‘The Blind Assassin’ by Margaret Atwood

There are authors who are great storytellers (Larry Watson), expert writers (Jonathan Franzen) and innovative stylists (Jennifer Egan) and then there are those rare authors who do all three: Margaret Atwood. Atwood’s Booker Prizewinner, The Blind Assassin is an eclectic novel that highlights her expertise in all three of these categories.

There are three stories at work in The Blind Assassin: the present day narration of Iris Chase, the heiress of a once prominent Depression era industrial giant, a science fiction novel-within-a-novel composed by two anonymous paramours and finally, newspaper clippings and correspondence, providing an unbiased perspective and the story that unfolds. The novel opens in the late 1990s as Iris, at age 83, reflects on the events leading up to her sister’s mysterious death shortly after the end of World War II.

Interspersed between the page-turning sections dealing with Iris’s youth and young adulthood is the nearly equally engaging ‘The Blind Assassin’, the novel-within-a-novel. At its most basic level, ‘The Blind Assassin’ is the bizarre story of the inhabitants of the planet Zycron as they ward off alien invaders. The paltry tale is devised by two unnamed lovers as they rendezvous in various rundown cafes and hotel rooms. Eventually, to the reader’s delight, through Atwood’s expert storytelling, the identities of the illicit couple are revealed.

While the story itself keeps the pages turning, Atwood’s writing shines throughout. In fact, not only is her style superb, but insightfully quotable as well. With Iris as her proxy, Atwood gives voice to various axioms of growing up and growing old. At one point, Iris questions her motive to document the story of her family’s demise lamenting, “Why is it we want so badly to memorialize ourselves? Even while we’re still alive. We wish to assert our existence, like dogs peeing on fire hydrants.”

Published in 2000, the format of The Blind Assassin is ahead of its time. Not only does Atwood weave two apparently unrelated plots into the same story, she tastefully inserts fictional newspaper clippings circa 1930 into the text as well. These clippings are not only fun to read in their period style, but they serve as well to provide an objective take on unreliable narrator Iris’s version of the events.

I haven’t always had great luck reading Booker Prizewinning novels (I still can’t seem to get through The Finkler Question), but Margaret Atwood’s The Blind Assassin makes up for it. A fascinating story, great writing and innovative structure made for a great read that I highly recommend.


5 responses to “‘The Blind Assassin’ by Margaret Atwood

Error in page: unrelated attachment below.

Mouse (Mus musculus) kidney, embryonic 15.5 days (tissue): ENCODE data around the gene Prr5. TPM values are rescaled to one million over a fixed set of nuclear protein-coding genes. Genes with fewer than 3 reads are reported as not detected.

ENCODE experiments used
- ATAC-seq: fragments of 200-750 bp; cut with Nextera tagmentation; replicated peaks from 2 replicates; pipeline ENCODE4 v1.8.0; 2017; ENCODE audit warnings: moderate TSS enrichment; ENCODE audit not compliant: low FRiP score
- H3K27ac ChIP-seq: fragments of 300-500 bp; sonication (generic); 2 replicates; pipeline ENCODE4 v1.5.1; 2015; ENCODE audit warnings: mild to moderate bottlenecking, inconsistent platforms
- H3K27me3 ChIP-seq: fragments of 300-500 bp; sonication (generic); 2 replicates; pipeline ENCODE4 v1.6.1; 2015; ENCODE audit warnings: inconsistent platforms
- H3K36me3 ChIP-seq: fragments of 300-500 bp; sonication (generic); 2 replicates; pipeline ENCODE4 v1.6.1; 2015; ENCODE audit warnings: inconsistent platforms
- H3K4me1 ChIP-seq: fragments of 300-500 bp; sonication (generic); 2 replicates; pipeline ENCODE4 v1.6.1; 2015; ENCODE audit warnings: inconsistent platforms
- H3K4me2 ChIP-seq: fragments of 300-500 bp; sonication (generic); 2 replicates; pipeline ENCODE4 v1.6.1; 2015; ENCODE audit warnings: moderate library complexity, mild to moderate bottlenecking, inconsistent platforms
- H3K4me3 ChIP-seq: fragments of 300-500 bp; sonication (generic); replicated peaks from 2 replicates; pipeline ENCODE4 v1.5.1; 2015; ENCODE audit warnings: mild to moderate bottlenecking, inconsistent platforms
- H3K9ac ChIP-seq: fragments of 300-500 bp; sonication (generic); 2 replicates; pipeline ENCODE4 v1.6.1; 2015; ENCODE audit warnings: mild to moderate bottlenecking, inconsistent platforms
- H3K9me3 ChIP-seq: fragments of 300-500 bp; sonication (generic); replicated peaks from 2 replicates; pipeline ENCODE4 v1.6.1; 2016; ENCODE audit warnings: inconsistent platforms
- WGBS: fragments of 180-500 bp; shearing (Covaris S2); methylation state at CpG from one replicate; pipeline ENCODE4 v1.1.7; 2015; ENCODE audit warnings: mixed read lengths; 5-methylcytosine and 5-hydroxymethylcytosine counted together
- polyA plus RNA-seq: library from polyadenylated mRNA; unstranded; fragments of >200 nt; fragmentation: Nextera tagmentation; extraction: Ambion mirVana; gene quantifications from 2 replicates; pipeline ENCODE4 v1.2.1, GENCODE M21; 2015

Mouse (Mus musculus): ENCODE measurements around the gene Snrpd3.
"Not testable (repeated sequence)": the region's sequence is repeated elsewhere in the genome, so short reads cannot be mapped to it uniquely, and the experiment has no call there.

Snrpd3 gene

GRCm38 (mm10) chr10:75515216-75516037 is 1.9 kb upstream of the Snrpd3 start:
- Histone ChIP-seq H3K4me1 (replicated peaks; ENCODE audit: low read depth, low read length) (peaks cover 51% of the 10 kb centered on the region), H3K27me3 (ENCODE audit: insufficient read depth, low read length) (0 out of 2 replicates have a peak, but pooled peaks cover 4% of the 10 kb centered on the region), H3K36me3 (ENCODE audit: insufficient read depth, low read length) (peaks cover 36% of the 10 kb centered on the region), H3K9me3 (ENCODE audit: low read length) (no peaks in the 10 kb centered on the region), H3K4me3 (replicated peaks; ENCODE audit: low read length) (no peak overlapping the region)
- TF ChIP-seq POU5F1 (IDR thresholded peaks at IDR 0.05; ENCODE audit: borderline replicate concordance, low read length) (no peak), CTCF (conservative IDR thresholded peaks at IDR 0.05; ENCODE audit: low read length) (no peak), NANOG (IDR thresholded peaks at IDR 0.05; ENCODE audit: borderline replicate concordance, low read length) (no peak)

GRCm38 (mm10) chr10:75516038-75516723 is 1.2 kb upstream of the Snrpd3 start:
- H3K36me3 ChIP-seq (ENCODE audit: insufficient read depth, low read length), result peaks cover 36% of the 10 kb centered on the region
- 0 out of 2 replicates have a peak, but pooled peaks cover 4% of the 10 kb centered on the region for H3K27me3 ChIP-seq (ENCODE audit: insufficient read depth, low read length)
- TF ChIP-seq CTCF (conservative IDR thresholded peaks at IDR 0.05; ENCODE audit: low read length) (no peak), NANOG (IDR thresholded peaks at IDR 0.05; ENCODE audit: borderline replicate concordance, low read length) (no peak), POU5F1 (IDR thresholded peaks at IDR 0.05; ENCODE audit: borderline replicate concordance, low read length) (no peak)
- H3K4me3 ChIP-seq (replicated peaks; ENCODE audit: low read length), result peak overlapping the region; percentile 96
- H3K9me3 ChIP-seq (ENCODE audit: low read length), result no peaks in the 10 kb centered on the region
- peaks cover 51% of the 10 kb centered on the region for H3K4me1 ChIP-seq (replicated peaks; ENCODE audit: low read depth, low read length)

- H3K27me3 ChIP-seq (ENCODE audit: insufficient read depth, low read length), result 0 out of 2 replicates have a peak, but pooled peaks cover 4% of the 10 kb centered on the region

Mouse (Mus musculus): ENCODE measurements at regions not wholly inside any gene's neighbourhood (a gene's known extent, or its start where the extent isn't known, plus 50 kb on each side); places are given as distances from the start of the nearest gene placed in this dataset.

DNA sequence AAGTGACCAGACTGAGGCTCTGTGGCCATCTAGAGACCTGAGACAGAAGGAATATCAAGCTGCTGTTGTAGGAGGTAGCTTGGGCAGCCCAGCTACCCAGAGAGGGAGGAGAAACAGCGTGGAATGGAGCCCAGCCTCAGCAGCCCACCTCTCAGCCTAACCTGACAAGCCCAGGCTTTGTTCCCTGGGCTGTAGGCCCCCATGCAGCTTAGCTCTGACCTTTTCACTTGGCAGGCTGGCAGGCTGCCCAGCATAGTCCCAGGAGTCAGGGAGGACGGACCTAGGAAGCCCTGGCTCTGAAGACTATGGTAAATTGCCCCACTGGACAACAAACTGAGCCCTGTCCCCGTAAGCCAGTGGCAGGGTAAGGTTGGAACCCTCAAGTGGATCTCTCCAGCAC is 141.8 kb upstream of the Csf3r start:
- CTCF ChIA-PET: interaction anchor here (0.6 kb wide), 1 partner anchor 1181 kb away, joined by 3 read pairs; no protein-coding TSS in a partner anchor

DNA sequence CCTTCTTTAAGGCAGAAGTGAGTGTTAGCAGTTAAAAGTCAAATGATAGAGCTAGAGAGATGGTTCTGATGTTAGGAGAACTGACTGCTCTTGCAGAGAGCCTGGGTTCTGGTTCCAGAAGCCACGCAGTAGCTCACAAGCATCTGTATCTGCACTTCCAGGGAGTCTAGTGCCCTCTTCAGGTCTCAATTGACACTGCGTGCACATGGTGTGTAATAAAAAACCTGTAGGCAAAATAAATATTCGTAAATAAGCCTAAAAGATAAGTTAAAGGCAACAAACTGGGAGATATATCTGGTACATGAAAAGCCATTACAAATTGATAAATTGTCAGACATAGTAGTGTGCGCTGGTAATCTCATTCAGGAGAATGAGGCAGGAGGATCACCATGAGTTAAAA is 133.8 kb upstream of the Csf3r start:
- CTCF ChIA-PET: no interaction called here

1. In my review of the book I analyzed it as having 4 stories, current day Iris, 1930’s Iris, the unnamed lovers, and the alien planet. It’s really splitting hairs at that point, but no matter how you break it up I would still look at it the same way. I fully understand why it won the Booker Prize and why it is considered a great novel. My main problem is that there is no indication at all of how all 3 or 4 storylines are related until the very end of the book. What that basically means is that you have to read the book twice to really understand what is going on in the story.

    I’m not saying that the book is not worth reading twice, and I’m not saying that I’ll never read it again. But overall I think that a book should be able to stand on it’s own during a single read-through than this book does (I’ve also had a similar problem with some of Chuck Palahniuk’s books, the twist at the end redefines the entire book and you really need to re-read the book knowing what the twist is).

  2. edit: that sentence in the second paragraph should read “But overall I think that a book should be able to stand on it’s own during a single read-through better than this book does.”

  3. Good point, Adam. I am usually of the opinion that there are so many great books to be read out there that I rarely re-read books I’ve already taken the time to get through and review. At the same time, though, I knew the threads of this story would come together at some point, and it forced me to really pay attention to the details along the way.

  4. I really enjoyed The Blind Assassin and I was also a bit disappointed by The Finkler Question!

  5. Atwood rocks.

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